Insurance Broker Job Description, Skills and Salary
Get to know about the duties, responsibilities, qualifications, and skills requirements of an insurance broker. Feel free to use our job description template to produce your own. We also provide you with information about the salary you can earn as an insurance broker.
Who is an Insurance Broker?
The word insurance has been thrown around and used frequently of late; especially with the dwindling economies across the world due to the ongoing COVID-19 pandemic and other crises. The prices of goods and services have increased, medical bills have skyrocketed, and sustainability is increasingly becoming difficult. These and more have increased the public’s awareness of the importance of insurance. Moreover, the insurance sector is growing worldwide at a steady pace, and professionals in the industry are forming bridges that connect insurance firms and the general public.
Insurance brokerage is largely associated with brokering insurance for investments, life, car, houses, and so on. Generally, insurance brokerage is carried out by authorized individuals and organizations such as web-based insurance firms and traditional high street brokers. Insurance brokering enables companies and individuals to procure property and casualty or liability insurance, life insurance and annuities, accident insurance, and health insurance. In more competitive markets and settings, insurance brokerage significantly helps small or junior employers/workers find a different form of insurance. The process provides services that exceed procuring insurance including risk assessments, insurance consultations, insurance-related regulatory and legislative updates, and claims assistance services.
Therefore, an insurance broker can be defined as an intermediary that sells, solicits, and regulates insurance on behalf of a client or customer for compensation. Unlike insurance agents that represent one or more specific insurers under a contract, an insurance broker negotiates with multiple insurers on behalf of a client. Insurance brokers are proactive specialists since negligence on their part can have severe and devastating effects on clients when they realize their insurance coverage is worthless. An insurance broker uses his/her profound knowledge of risks and the insurance market to find suitable insurance policies and strategies to arrange cover and insurance for their clients. They broker deals with more than one insurer to ensure individuals, businesses, and companies get the best available deal.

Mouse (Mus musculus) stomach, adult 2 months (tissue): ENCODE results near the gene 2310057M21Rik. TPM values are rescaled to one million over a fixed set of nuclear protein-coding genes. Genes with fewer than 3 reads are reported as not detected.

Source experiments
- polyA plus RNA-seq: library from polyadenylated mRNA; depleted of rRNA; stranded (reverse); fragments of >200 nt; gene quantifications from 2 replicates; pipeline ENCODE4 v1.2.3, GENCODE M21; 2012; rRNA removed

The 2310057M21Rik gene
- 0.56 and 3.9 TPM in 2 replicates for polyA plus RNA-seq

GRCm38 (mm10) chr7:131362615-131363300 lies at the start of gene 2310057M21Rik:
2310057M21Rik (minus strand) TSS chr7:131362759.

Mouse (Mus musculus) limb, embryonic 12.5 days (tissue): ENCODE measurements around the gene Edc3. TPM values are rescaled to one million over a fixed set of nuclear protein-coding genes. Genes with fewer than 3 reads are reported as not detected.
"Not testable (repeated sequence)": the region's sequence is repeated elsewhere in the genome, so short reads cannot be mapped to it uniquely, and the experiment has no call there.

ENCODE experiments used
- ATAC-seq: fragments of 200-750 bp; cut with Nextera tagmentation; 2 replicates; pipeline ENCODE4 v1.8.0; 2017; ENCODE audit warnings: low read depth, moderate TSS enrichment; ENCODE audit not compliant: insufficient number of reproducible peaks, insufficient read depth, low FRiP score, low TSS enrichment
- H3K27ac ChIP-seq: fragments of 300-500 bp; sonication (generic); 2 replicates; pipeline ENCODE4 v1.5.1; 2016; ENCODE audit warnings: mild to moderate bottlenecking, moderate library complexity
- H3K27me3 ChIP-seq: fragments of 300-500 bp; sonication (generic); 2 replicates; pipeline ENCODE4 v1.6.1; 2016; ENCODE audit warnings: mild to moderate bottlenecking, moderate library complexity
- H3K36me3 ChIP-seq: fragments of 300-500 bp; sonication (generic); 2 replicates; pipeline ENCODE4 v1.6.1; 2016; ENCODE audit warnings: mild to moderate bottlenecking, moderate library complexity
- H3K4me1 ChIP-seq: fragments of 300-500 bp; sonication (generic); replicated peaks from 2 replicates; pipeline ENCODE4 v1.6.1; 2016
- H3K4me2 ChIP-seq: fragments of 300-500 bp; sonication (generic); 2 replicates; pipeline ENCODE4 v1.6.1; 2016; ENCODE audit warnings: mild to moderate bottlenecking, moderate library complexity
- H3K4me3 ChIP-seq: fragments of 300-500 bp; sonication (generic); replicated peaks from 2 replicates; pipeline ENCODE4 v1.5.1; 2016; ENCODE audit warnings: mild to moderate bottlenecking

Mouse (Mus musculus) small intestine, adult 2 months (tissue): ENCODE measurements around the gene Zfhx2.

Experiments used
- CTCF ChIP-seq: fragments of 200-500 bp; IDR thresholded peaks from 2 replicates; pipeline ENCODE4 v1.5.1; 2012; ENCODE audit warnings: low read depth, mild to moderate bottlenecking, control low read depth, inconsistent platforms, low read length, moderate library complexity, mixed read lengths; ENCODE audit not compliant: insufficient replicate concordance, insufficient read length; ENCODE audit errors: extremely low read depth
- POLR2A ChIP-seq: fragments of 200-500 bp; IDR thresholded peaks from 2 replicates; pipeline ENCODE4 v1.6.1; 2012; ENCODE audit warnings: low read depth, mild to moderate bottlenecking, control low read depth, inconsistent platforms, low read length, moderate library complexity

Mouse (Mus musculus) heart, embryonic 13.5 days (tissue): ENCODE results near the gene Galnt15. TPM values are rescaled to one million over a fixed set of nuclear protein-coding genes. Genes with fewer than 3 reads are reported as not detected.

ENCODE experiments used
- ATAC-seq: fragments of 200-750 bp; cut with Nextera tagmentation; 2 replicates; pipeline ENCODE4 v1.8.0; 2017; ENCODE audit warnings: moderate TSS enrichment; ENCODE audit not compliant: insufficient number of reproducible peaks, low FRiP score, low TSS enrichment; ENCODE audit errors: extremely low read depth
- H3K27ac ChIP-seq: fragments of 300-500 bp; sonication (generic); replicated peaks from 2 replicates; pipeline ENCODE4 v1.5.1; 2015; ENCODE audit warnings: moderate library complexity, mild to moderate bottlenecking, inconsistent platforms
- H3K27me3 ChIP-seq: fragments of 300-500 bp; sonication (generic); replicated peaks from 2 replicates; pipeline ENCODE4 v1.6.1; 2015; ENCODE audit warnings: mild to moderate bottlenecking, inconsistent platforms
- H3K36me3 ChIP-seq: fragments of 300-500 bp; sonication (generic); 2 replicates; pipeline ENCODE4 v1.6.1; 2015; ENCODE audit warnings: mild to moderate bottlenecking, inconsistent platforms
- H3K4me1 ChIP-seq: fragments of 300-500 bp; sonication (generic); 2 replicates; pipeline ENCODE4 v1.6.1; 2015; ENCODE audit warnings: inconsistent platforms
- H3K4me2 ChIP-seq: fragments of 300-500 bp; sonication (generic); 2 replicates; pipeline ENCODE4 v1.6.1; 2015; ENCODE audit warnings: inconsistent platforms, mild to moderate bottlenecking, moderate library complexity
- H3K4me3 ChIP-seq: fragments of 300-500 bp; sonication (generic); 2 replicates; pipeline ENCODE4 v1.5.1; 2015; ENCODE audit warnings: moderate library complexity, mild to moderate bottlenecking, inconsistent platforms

Most insurance brokers shop around to multiple insurance companies representing their clients rather than working for insurance companies; they broker and sell insurance in the process. Some work for brokerage firms while others work independently as freelancers. When insurance brokers are hired, they seek the best insurance policy, comb through different insurance offerings from companies, and select the right match for the client. Importantly, the insurance broker considers the clients’ needs before brokering a deal; they ask questions or request documentation such as appraisals, inspection reports, or property valuation depending on the type of insurance.
Additionally, an insurance broker provides information and support services to the client after the insurance purchase process is complete. They may coordinate premium payments, make recommendations during renewal, and request policy changes on behalf of the client. Also, an insurance broker assists with the claim process as well. Most insurance brokers earn a commission on the policies or insurers they sell; the insurers usually pay the brokers a commission for their part in the deal once the client successfully purchases insurance. The commission depends on the amount paid and is negotiated between the broker and the insurer. However, other insurance brokers charge a brokerage fee that is paid by the client instead of the insurance company although this is sparsely practiced. Insurance brokers employed by brokerage firms are placed on fixed and reviewable wages and salaries. While identifying, providing, and organizing insurance cover for private clients and commercial organizations, an insurance broker considers best practices and regulations in the industry. They solicit and create complex coverage plans to provide the best services for all and sundry. Relatively, an insurance broker has plenty to keep them occupied since much of their job is client-centered.
Furthermore, insurance brokers often specialize in one area of insurance such as auto, property, or health insurance or specialize in one type of client like medical professionals or small and medium-scale entrepreneurs for example. Advantageously, an insurance broker offers a wider price and service range since they engage with multiple insurance companies. After getting a new client, the insurance broker analyses the client’s risk portfolio, prices several insurance options, and selects the policies approved through underwriting. Then, they write reports, provide advice, and update existing insurance dogma on behalf of the newly established client.